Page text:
Ed Reed. Troy Polumalu. Ronnie Lott. Ken Houston. Paul Krause. In some order, those are arguably the five greatest safeties in NFL history. Maybe throw Steve Atwater in there, too. All of them are Hall of Famers. Sean Taylor probably would have gotten there if he had not been tragically killed only four years into his career. They were incredible, game-changing players in the league.

Why am I bringing up these legendary safeties? That’s because Kyle Hamilton is one of the top draft prospects in 2022, and based on the hype, it seems like he could be the next Hall of Fame-caliber safety in the NFL. At least, that is what I would expect for a player many are saying should be drafted as early as No. 2 overall by the Lions. This isn’t some random draft analyst either. Mel Kiper Jr. had him at No. 2 in his latest mock draft. The question is: is a safety worthy of such an early selection in the NFL draft?

The last time we had a safety drafted in the top five, it was Eric Berry back in 2010. Berry was a good player for a long time, but is debatable whether he was worth a top-five selection. That level of scrutiny is a very high bar to clear and puts a ton of expectation to put on Hamilton the moment he steps into the league.

There are certainly cautionary tales out there for not drafting a safety in the top 10. Jamal Adams went sixth overall in 2017. It wasn’t necessarily a bad pick, especially when you consider that the Jets netted two first-round picks and Bradley McDougald when they traded him to the Seahawks in 2020. That being said, I chalk that up to bad process on the side of Seattle, who mortgaged its future to acquire a player that was a total liability in pass coverage. Essentially, the Seahawks bailed the Jets out. I definitely believe that trade is a big part of the reason Russell Wilson is no longer with the team.

The difference with Hamilton is that he can cover. He plays fast, has good ball skills and a solid understanding over coverage responsibilities. Actually, just watch the play below to see what I’m talking about:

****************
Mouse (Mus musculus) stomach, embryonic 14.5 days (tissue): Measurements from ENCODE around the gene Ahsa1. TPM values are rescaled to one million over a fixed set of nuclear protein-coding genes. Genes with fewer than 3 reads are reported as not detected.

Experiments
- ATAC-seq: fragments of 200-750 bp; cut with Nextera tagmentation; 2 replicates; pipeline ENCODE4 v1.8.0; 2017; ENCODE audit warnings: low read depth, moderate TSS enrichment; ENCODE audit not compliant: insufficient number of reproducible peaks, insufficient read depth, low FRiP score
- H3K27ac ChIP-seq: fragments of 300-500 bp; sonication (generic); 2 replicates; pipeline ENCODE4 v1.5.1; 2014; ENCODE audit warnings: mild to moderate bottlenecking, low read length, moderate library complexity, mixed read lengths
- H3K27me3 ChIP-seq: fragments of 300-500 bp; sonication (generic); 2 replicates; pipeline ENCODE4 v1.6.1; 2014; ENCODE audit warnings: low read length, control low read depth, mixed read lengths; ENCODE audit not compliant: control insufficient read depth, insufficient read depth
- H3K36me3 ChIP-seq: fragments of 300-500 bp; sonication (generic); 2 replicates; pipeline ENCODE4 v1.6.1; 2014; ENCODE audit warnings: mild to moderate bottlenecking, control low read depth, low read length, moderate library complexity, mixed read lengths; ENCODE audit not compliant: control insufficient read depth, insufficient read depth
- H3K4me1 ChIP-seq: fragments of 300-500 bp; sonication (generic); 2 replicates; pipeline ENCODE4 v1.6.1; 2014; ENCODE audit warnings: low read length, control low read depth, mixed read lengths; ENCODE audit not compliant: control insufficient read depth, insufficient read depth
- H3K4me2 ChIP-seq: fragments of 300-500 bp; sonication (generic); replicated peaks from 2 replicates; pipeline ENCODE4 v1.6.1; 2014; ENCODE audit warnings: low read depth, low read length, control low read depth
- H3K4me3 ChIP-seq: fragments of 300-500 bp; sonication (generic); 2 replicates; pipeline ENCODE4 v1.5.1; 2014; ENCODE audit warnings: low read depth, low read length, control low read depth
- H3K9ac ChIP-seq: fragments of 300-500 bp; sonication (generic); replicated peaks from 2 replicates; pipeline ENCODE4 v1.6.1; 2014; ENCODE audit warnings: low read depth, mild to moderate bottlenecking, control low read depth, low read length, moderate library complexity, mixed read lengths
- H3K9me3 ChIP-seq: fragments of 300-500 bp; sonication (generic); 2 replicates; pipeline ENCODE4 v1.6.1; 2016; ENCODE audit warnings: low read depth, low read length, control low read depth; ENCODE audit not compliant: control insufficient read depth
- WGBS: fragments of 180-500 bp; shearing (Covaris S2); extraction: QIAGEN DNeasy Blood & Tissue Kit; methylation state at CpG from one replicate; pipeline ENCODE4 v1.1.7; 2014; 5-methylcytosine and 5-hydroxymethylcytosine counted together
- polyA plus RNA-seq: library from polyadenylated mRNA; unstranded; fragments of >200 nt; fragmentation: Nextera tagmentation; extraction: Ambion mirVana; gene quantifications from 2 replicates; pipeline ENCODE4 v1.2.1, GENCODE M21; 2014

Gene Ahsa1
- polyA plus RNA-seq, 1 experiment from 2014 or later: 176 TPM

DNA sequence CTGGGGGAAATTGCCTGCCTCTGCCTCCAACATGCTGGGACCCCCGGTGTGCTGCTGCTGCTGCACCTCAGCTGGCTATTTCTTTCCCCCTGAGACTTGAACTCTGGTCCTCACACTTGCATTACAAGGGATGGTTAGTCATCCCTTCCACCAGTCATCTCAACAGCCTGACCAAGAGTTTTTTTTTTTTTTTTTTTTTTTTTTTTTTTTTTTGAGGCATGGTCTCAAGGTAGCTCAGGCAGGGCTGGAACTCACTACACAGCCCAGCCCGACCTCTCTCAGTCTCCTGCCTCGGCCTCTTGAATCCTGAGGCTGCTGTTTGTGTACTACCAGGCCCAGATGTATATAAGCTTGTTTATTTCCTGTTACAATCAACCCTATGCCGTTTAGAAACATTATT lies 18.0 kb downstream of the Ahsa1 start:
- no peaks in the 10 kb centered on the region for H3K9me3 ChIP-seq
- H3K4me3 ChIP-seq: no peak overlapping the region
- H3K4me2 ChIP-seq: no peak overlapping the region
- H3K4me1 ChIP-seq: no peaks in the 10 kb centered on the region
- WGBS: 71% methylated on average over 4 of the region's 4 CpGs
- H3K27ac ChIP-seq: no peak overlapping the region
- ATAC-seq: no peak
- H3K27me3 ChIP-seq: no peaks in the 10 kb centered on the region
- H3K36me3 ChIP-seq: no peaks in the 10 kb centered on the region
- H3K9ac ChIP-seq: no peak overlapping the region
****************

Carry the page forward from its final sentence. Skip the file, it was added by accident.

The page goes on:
Hamilton is the complete package. At 6’4″, 220 pounds, he is built like a modern day linebacker, but he has better coverage skills than just about any linebacker in the game. There are some small concerns about his health after he missed a good chunk of his final season due to a knee injury. He also posted a less than stellar 4.59 40-yard dash time at the combine, which is below average for safeties.

There is no question Hamilton is a really good prospect. He is one of the best in this class and one of the best safety prospects ever. However, the positional value for a safety in the NFL right now simply is not high enough for me to feel comfortable taking him in the top five. I had the Jets selected him with the 10th in my most recent mock draft. I’m not the only one struggling with this. Daniel Jeremiah projected Hamilton to slide to 11th, landing with the Commanders, in his latest mock draft. While comparing Hamilton to other top safety prospects is a bit tricky given how different he is from Adams and how much the game has changed since Taylor played, let’s take a different approach.